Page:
Beauty: Exploring Creating Luminance 2

Before I added the second layer, as at the end of the last blog post.

Before I added the second layer, as at the end of the last blog post.

Following on from my blog post on 30 June, I added another layer to my experiment in creating luminance. 

As the first layer was so colourful (I'd got carried away again...), I decided to restrict the top layer to pale blue and white.  I wanted to create a veil of different levels of transparency, so that the colour underneath glowed through in areas and was occluded by a misty layer in others. 

I decided to create vertical marks, matching the basic direction of painting in the first layer. I used two whites - titanium white (opaque), and transparent white, linseed oil, solvent, and Winsor blue.

After the second layer was added

After the second layer was added

I wanted to create "brushless" natural marks, especially the little trees that white paint in solvent makes. So using Nita Engle's squirty techniques, I filled a little bottle with solvent for making trails and dribbles. 

This made the paint too drippy, so I smoothed it and added more stripes of paint with a palette knife. Here's the outcome.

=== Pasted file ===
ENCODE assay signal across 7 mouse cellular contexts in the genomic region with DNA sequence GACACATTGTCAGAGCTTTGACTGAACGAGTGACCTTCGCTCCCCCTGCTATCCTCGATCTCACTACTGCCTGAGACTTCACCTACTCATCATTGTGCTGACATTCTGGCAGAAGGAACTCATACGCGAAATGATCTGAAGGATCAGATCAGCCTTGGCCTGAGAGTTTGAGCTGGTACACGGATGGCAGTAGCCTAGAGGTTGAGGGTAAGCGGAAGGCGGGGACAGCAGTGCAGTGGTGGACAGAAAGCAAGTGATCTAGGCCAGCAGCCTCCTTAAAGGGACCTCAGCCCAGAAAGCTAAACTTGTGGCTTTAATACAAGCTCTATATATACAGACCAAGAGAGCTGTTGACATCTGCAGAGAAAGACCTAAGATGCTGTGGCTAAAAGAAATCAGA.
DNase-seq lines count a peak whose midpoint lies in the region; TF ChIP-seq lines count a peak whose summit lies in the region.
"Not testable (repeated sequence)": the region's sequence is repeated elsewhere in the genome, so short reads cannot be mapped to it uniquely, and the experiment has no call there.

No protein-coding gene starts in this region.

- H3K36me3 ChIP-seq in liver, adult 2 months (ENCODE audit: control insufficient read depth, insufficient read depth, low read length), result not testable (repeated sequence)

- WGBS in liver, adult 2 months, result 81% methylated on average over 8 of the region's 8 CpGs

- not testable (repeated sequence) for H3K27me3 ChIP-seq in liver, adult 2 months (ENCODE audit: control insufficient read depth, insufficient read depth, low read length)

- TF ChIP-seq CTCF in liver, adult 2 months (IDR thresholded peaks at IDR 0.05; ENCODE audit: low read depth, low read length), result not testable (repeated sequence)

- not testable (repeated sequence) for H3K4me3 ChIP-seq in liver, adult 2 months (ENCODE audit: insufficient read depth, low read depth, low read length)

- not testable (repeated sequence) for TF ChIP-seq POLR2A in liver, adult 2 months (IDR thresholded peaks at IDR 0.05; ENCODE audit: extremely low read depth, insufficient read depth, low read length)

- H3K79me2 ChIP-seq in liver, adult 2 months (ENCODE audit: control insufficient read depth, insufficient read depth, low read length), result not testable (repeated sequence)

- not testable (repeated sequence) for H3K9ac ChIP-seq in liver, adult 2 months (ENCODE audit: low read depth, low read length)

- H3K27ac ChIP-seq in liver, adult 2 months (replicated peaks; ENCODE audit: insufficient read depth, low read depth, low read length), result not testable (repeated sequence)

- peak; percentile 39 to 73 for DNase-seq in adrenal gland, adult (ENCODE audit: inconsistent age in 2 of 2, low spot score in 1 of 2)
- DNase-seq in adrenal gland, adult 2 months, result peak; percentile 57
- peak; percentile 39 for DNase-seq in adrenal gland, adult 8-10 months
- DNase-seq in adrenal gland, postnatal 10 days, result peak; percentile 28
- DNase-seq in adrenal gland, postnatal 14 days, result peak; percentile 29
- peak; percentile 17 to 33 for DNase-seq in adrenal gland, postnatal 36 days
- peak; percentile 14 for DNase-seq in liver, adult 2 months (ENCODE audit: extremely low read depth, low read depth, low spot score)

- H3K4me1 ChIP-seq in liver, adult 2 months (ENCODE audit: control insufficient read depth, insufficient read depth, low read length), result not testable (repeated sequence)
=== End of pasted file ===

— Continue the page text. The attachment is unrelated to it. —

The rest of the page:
There's a lot I like about it, it is mistier, more subtle; but it is also less "luminous" than before I added the second layer. 

Positives:

  • I really like the subtle pinks and yellows coming through behind the whites and blues. Like a sunset, they are merged without being mixed (the way that a sunset graduates from yellow to blue without making a swathe of green).
  • I like the way using the solvent, linseed oil and a palette knife has broken up the top layer, in a natural organic way, and created so much detail and subtlety in the tones.

Negatives:

  • Less luminous than before.

I'm going to have another go, but apply the layers the other way round: tones of white underneath, rich transparent colour on top.